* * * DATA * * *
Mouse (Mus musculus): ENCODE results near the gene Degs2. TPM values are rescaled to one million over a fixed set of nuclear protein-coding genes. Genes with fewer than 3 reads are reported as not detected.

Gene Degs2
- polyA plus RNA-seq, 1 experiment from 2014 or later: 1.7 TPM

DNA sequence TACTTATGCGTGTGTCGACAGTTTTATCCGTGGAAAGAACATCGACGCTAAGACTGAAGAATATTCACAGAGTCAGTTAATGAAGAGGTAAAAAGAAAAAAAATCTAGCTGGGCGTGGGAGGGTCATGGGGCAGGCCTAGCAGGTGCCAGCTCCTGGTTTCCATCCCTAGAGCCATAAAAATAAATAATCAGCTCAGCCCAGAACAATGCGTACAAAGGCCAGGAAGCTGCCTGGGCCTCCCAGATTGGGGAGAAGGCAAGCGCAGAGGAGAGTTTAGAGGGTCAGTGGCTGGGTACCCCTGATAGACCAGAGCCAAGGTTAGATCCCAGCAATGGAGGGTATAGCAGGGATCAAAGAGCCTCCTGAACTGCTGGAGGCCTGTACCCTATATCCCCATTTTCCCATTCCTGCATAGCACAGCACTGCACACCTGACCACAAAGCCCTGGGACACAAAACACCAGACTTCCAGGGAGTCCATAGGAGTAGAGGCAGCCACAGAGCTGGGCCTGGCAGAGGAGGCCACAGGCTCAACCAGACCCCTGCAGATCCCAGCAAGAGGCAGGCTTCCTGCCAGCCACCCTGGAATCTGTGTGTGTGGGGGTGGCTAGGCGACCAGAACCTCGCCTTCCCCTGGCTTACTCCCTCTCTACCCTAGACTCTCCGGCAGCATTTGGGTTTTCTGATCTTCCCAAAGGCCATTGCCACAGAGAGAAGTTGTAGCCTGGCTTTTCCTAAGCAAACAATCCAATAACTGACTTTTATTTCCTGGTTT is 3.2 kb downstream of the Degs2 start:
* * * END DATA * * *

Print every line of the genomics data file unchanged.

Mouse (Mus musculus): ENCODE results near the gene Degs2. TPM values are rescaled to one million over a fixed set of nuclear protein-coding genes. Genes with fewer than 3 reads are reported as not detected.

Gene Degs2
- polyA plus RNA-seq, 1 experiment from 2014 or later: 1.7 TPM

DNA sequence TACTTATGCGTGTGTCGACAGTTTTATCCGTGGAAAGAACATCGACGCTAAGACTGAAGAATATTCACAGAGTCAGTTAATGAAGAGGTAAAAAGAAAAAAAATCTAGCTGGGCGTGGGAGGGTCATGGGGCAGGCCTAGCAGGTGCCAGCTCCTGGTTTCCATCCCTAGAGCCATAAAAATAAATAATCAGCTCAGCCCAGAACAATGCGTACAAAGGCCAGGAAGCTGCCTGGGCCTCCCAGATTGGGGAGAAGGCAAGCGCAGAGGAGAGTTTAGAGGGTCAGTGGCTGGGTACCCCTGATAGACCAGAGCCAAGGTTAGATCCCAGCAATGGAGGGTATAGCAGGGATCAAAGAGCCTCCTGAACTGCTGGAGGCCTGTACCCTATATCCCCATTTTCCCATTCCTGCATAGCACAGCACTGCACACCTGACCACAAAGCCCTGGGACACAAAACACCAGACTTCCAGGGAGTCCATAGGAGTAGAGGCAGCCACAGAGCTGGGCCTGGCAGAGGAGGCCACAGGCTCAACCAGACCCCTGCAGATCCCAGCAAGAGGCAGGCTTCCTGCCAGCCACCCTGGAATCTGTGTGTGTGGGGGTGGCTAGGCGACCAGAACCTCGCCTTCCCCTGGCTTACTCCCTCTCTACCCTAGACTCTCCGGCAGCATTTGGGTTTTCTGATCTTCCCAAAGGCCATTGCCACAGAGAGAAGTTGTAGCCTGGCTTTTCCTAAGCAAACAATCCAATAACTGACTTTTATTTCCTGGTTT is 3.2 kb downstream of the Degs2 start: